Again, in contrast to previous techniques in which, if there was not sufficient memory in the system to keep the whole list in memory together with the portion of the query word's list of document id - word frequency pairs being processed, most of the document list was paged in from an external store, for comparison with each query word. In the technique of the invention, one query word's stream of pairs is switched to another to make all the calculations, for example, for the lowest document id in all of the various lists before going on to the second lowest document id and so forth. In accordance with the invention, there need only be enough memory to contain the entry for one document in the document list at a time, and for each query word, one entry in the list of pairs of document id - word frequency. Since for large document collections the list of documents will be very large this enables computation with a much smaller memory requirement than previous techniques.
It will be noted that it may be necessary to perform additional computation than previous techniques in making comparisons between the identifications of the current element in the various query word lists. However, this computation is inexpensive compared to disk input/output costs.
An alternative embodiment of the method of the invention is to process some number of documents (more than one) at the same time. This number of documents could be determined at run time based on the available memory, or at compile time based on the expected target machine. Each list of document id - word frequency pairs would be processed until the document identifications exceeded the current range of document identifications being processed. Then computation would move on to the next query word list. This variation decreases the amount of extra computation done, although it does not eliminate it entirely, and requires more memory, though not as much as previous approaches.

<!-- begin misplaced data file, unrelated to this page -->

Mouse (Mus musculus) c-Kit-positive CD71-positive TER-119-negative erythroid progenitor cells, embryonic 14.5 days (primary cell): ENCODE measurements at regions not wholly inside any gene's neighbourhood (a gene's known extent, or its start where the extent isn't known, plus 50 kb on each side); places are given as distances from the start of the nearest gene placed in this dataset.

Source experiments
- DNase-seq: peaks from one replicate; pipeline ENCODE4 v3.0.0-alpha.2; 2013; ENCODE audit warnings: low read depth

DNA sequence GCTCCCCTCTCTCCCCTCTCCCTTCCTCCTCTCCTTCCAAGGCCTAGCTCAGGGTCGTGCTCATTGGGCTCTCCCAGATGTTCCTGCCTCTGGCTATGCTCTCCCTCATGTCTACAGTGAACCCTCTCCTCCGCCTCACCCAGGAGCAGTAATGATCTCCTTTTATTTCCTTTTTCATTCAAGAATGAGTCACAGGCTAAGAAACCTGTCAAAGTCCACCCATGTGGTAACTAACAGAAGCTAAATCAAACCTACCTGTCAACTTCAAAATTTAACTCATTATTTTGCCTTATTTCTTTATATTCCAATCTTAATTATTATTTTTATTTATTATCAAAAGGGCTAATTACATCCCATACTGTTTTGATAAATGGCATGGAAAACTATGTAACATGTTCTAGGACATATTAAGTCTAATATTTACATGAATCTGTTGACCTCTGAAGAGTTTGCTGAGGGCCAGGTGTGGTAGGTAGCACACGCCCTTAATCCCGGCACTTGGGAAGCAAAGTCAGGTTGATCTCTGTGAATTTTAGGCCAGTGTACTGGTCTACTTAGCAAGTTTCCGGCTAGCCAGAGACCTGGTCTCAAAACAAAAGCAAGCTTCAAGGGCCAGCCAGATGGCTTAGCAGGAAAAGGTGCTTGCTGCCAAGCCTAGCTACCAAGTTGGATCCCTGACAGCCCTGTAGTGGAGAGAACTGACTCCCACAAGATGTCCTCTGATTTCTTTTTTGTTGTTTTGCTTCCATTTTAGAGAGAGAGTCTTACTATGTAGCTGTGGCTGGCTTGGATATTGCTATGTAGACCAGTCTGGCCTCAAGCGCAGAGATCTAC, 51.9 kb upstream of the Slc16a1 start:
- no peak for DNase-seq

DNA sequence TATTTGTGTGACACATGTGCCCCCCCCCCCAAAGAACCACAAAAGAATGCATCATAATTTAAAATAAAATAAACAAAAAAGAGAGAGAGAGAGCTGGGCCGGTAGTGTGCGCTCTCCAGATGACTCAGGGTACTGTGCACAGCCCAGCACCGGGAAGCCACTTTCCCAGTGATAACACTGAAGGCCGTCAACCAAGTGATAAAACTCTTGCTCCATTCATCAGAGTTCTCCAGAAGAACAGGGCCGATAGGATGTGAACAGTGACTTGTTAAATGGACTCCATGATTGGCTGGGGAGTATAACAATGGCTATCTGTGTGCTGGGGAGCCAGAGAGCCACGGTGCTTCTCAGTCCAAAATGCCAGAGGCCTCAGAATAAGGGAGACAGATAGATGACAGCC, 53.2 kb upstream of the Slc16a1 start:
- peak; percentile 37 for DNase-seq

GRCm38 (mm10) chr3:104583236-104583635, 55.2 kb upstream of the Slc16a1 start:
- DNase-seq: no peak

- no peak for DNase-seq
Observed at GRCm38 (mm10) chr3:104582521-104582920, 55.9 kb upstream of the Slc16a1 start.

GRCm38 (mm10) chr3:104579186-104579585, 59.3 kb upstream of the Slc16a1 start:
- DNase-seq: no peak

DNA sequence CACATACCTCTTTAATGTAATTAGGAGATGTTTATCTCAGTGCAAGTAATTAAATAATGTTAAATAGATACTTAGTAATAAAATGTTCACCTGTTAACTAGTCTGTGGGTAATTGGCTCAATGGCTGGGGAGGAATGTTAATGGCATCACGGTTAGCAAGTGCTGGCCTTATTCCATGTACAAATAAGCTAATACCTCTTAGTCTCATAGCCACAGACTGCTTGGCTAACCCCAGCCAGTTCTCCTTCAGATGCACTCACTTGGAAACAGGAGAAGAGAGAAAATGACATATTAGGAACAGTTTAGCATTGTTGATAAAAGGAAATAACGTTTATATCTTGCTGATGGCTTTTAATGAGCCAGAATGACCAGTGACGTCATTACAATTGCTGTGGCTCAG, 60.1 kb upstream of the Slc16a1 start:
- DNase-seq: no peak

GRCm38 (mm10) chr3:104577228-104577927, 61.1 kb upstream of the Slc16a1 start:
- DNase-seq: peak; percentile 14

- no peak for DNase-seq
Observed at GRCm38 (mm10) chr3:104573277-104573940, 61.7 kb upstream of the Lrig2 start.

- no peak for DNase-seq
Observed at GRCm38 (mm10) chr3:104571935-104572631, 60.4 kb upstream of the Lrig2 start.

Although the invention has been described and illustrated with a certain degree of particularity, it is understood that the present disclosure has been made only by way of example, and that numerous changes in the combination and arrangement of parts can be resorted to by those skilled in the art without departing from the spirit and scope of the invention, as hereinafter claimed.
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|U.S. Classification||704/7, 707/E17.008, 707/999.003|
|International Classification||G06F17/21, G06F17/30|
|Cooperative Classification||Y10S707/99933, G06F17/30011|
|Dec 10, 1999||FPAY||Fee payment|
Year of fee payment: 4
|Jun 28, 2002||AS||Assignment|
Owner name: BANK ONE, NA, AS ADMINISTRATIVE AGENT, ILLINOIS
Free format text: SECURITY INTEREST;ASSIGNOR:XEROX CORPORATION;REEL/FRAME:013153/0001
Effective date: 20020621
|Oct 31, 2003||AS||Assignment|
Owner name: JPMORGAN CHASE BANK, AS COLLATERAL AGENT,TEXAS